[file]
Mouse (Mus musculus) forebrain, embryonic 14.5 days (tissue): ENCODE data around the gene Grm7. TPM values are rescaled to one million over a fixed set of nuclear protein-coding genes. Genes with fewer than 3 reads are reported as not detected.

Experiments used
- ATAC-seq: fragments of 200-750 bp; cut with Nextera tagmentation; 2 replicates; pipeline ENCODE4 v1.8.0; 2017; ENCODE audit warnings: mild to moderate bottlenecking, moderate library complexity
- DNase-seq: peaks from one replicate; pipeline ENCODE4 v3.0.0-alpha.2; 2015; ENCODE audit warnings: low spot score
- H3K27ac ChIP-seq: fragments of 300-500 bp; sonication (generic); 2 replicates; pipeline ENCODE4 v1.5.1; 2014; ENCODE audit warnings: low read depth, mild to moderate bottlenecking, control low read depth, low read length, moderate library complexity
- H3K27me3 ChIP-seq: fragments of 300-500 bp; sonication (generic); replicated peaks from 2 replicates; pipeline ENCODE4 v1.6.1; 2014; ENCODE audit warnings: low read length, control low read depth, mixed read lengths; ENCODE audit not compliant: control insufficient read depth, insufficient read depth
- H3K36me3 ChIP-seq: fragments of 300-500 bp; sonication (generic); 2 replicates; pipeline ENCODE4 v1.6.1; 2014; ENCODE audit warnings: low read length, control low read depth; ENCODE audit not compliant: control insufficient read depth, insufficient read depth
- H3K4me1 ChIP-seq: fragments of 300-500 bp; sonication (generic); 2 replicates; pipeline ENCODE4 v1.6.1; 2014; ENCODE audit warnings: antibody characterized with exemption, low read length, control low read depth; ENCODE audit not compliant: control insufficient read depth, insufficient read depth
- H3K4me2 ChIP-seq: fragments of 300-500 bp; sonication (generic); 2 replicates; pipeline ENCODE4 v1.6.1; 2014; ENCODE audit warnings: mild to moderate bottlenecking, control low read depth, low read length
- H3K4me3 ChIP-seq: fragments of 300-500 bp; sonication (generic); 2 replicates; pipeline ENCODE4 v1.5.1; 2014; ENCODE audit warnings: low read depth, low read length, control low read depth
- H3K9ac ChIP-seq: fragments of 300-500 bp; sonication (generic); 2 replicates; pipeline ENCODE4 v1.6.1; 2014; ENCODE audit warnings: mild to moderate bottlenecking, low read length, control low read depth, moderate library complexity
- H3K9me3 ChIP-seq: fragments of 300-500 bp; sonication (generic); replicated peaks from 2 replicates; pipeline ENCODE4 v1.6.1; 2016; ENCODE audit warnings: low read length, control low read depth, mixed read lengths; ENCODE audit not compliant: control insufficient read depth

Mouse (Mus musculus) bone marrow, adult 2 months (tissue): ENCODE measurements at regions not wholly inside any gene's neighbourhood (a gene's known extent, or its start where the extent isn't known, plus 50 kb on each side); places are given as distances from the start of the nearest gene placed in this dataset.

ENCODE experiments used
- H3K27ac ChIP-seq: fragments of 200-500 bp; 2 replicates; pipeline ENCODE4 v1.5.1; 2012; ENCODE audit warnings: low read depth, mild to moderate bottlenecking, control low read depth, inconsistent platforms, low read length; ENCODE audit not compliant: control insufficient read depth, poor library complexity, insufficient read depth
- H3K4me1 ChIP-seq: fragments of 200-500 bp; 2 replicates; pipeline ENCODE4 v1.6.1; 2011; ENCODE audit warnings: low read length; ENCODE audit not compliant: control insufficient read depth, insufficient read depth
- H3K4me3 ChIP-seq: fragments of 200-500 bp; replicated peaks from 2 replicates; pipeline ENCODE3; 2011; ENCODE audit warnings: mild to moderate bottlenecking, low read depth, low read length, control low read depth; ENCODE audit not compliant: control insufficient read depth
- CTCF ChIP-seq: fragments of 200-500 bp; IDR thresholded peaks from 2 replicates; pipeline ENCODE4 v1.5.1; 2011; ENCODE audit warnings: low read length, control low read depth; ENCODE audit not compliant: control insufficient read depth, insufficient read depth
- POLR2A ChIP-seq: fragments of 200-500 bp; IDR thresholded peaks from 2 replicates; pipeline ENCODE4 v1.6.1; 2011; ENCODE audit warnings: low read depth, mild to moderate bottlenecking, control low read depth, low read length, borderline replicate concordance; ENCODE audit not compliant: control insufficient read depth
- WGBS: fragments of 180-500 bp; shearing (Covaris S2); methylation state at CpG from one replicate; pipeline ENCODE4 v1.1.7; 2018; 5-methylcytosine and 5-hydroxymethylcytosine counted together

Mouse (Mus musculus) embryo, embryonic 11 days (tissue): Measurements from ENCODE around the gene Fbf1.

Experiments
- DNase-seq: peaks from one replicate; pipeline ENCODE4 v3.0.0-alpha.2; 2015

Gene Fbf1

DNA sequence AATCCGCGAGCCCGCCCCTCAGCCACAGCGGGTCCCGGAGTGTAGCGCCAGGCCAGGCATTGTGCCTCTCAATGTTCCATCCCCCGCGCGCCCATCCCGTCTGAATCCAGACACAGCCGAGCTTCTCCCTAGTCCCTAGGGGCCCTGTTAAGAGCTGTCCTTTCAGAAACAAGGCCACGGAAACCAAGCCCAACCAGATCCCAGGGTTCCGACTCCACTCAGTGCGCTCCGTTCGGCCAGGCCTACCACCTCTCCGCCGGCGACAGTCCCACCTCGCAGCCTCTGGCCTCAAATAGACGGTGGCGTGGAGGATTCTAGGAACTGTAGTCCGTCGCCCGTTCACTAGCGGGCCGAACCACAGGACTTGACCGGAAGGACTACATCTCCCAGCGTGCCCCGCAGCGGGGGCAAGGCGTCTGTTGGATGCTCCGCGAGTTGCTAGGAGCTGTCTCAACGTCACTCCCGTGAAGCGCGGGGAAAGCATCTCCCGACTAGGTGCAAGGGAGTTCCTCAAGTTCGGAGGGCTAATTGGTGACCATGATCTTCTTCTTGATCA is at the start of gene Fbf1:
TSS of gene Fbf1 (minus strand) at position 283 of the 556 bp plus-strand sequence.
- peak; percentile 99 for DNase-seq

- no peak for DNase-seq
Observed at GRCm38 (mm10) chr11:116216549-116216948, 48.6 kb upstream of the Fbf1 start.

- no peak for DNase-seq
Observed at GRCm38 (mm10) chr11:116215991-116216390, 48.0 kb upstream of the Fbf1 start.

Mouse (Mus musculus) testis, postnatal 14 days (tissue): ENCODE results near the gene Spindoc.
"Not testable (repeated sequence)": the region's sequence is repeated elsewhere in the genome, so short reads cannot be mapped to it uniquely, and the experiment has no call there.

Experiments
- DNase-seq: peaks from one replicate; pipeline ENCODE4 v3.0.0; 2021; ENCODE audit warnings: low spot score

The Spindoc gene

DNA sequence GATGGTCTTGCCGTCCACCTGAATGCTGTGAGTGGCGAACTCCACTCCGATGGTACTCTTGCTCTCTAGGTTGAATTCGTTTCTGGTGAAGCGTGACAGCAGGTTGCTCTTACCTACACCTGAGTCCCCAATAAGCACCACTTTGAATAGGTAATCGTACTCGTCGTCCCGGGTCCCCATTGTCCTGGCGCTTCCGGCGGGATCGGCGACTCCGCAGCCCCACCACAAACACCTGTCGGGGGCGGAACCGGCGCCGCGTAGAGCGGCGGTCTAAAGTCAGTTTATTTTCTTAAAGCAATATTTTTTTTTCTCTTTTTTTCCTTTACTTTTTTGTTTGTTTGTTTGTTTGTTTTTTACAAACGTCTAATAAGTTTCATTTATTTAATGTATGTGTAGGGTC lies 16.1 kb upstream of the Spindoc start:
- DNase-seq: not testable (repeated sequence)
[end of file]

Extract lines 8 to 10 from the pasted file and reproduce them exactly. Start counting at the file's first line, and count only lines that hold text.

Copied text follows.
- H3K4me1 ChIP-seq: fragments of 300-500 bp; sonication (generic); 2 replicates; pipeline ENCODE4 v1.6.1; 2014; ENCODE audit warnings: antibody characterized with exemption, low read length, control low read depth; ENCODE audit not compliant: control insufficient read depth, insufficient read depth
- H3K4me2 ChIP-seq: fragments of 300-500 bp; sonication (generic); 2 replicates; pipeline ENCODE4 v1.6.1; 2014; ENCODE audit warnings: mild to moderate bottlenecking, control low read depth, low read length
- H3K4me3 ChIP-seq: fragments of 300-500 bp; sonication (generic); 2 replicates; pipeline ENCODE4 v1.5.1; 2014; ENCODE audit warnings: low read depth, low read length, control low read depth